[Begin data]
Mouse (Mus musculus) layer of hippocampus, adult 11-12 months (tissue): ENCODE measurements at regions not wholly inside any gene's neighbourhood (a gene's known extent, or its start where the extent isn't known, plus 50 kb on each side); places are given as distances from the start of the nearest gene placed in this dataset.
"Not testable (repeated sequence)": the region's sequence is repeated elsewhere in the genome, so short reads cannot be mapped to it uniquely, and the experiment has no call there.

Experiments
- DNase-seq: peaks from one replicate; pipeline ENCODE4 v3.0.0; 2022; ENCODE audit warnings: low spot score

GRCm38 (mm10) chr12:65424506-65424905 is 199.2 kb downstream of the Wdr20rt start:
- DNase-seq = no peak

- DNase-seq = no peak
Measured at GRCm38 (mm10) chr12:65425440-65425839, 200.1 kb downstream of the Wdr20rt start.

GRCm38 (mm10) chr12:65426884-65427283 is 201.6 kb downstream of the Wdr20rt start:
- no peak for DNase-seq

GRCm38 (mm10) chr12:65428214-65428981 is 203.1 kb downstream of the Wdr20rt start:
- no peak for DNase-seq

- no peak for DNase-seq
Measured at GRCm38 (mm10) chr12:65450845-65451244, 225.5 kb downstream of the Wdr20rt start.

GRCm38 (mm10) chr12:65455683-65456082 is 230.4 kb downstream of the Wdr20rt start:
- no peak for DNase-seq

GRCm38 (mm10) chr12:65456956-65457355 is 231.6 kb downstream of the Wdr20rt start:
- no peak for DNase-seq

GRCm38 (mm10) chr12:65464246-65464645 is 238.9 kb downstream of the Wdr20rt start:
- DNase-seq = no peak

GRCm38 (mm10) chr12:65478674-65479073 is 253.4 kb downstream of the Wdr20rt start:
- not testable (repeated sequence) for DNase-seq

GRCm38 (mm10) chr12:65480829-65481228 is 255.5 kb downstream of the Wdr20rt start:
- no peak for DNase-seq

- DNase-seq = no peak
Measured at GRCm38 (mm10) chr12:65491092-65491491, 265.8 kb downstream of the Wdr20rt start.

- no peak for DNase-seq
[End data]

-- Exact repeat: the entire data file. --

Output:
Mouse (Mus musculus) layer of hippocampus, adult 11-12 months (tissue): ENCODE measurements at regions not wholly inside any gene's neighbourhood (a gene's known extent, or its start where the extent isn't known, plus 50 kb on each side); places are given as distances from the start of the nearest gene placed in this dataset.
"Not testable (repeated sequence)": the region's sequence is repeated elsewhere in the genome, so short reads cannot be mapped to it uniquely, and the experiment has no call there.

Experiments
- DNase-seq: peaks from one replicate; pipeline ENCODE4 v3.0.0; 2022; ENCODE audit warnings: low spot score

GRCm38 (mm10) chr12:65424506-65424905 is 199.2 kb downstream of the Wdr20rt start:
- DNase-seq = no peak

- DNase-seq = no peak
Measured at GRCm38 (mm10) chr12:65425440-65425839, 200.1 kb downstream of the Wdr20rt start.

GRCm38 (mm10) chr12:65426884-65427283 is 201.6 kb downstream of the Wdr20rt start:
- no peak for DNase-seq

GRCm38 (mm10) chr12:65428214-65428981 is 203.1 kb downstream of the Wdr20rt start:
- no peak for DNase-seq

- no peak for DNase-seq
Measured at GRCm38 (mm10) chr12:65450845-65451244, 225.5 kb downstream of the Wdr20rt start.

GRCm38 (mm10) chr12:65455683-65456082 is 230.4 kb downstream of the Wdr20rt start:
- no peak for DNase-seq

GRCm38 (mm10) chr12:65456956-65457355 is 231.6 kb downstream of the Wdr20rt start:
- no peak for DNase-seq

GRCm38 (mm10) chr12:65464246-65464645 is 238.9 kb downstream of the Wdr20rt start:
- DNase-seq = no peak

GRCm38 (mm10) chr12:65478674-65479073 is 253.4 kb downstream of the Wdr20rt start:
- not testable (repeated sequence) for DNase-seq

GRCm38 (mm10) chr12:65480829-65481228 is 255.5 kb downstream of the Wdr20rt start:
- no peak for DNase-seq

- DNase-seq = no peak
Measured at GRCm38 (mm10) chr12:65491092-65491491, 265.8 kb downstream of the Wdr20rt start.

- no peak for DNase-seq